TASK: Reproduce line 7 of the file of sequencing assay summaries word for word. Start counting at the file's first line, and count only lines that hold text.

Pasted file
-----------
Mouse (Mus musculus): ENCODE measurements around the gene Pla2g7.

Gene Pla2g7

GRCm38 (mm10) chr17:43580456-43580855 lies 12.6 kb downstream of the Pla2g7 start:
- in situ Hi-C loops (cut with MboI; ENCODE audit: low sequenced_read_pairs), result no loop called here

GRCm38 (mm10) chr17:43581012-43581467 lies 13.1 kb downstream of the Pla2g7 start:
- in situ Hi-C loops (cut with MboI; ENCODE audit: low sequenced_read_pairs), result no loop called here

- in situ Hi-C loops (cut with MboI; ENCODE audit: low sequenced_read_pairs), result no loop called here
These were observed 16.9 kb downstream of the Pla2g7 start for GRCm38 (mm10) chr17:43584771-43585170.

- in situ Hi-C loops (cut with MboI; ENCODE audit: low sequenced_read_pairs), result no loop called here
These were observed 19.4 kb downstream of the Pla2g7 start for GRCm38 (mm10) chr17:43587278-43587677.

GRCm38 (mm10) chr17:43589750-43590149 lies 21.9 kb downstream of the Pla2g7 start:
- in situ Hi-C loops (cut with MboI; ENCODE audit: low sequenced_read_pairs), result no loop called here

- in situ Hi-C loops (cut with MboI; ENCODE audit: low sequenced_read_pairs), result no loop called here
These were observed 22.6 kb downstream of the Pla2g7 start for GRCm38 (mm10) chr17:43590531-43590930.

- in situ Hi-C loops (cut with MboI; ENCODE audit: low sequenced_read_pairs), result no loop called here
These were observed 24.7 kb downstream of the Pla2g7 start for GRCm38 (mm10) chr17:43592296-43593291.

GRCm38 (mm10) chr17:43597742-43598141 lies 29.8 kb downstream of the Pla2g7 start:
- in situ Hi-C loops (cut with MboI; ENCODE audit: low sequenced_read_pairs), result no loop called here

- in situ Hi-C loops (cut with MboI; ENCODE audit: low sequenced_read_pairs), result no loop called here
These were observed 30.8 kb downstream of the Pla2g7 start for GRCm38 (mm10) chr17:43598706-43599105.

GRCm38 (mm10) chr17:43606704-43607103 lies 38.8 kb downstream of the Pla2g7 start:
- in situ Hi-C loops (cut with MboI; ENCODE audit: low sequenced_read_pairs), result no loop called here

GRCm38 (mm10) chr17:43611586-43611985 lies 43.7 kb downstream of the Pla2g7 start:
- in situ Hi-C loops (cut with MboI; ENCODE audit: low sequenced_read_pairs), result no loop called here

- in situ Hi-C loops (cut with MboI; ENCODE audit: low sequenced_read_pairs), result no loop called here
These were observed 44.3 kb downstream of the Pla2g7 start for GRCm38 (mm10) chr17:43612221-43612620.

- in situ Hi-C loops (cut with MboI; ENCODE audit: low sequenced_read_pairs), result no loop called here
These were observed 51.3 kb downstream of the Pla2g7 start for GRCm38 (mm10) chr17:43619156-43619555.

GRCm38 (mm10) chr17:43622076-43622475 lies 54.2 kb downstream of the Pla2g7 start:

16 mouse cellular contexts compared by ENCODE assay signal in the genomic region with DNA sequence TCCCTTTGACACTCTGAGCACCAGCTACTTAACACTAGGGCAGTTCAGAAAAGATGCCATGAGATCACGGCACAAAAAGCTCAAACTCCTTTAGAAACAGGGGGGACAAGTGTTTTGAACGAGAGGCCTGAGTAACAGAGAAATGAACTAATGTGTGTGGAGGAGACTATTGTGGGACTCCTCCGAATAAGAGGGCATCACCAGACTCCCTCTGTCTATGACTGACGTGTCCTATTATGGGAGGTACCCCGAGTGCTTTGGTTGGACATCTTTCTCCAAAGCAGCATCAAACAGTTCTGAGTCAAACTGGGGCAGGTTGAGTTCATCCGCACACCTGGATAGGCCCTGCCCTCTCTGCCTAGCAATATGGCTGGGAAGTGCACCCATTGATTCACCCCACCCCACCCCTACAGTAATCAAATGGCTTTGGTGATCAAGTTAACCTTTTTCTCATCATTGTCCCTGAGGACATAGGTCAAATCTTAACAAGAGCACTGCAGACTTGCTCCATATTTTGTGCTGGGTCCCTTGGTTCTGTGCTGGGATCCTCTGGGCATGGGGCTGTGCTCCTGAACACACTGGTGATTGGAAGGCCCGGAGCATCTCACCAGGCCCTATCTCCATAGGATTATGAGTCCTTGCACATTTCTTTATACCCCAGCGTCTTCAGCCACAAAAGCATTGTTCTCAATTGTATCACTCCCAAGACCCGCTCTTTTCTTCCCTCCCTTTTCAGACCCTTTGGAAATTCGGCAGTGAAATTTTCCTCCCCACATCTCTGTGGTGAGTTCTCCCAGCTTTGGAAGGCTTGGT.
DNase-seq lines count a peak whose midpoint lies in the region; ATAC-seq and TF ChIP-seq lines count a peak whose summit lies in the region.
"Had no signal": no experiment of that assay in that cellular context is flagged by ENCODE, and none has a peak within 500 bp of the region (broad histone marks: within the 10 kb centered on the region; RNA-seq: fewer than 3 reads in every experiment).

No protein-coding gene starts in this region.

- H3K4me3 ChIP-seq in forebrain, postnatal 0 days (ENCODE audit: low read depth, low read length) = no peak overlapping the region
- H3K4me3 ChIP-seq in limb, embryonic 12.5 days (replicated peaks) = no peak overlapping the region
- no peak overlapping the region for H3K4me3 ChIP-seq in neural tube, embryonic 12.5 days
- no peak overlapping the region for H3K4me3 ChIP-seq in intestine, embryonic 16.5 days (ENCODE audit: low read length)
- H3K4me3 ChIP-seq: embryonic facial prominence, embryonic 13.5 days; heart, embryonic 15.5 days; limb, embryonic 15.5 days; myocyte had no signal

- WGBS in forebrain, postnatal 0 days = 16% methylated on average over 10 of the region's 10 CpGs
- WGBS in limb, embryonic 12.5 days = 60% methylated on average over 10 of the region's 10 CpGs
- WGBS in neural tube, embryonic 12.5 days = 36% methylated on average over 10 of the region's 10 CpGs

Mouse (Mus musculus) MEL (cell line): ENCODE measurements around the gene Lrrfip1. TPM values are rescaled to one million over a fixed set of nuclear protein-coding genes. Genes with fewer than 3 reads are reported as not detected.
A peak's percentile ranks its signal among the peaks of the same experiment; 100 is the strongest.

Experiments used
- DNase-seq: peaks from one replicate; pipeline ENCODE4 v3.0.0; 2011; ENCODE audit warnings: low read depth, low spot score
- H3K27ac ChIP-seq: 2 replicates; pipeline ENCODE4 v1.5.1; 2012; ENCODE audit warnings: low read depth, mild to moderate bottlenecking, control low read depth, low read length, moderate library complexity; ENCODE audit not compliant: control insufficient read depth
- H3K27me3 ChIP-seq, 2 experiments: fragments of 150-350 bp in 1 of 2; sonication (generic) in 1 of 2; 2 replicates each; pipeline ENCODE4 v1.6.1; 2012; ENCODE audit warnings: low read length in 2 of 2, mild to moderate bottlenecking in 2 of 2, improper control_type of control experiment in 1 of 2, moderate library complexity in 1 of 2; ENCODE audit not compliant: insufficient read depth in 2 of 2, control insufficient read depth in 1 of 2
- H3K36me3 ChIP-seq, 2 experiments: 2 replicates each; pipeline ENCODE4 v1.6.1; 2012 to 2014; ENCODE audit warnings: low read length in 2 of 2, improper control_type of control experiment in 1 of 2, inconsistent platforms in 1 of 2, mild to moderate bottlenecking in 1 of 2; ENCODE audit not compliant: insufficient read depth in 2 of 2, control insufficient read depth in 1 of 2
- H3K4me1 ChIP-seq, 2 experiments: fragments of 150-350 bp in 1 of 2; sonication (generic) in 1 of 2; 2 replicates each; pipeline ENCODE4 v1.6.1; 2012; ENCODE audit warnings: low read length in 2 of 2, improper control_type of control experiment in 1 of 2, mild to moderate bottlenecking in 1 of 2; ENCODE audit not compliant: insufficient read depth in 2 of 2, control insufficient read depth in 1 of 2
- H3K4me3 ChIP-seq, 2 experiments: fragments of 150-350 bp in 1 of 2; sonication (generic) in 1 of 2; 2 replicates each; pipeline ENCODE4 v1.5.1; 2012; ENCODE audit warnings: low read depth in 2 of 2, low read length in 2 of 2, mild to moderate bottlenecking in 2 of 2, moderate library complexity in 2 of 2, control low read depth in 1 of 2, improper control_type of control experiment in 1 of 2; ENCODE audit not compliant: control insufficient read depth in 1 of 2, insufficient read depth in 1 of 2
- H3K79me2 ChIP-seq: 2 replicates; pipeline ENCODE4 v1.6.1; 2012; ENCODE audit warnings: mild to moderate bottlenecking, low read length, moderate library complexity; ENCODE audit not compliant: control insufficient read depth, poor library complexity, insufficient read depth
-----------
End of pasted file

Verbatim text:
- in situ Hi-C loops (cut with MboI; ENCODE audit: low sequenced_read_pairs), result no loop called here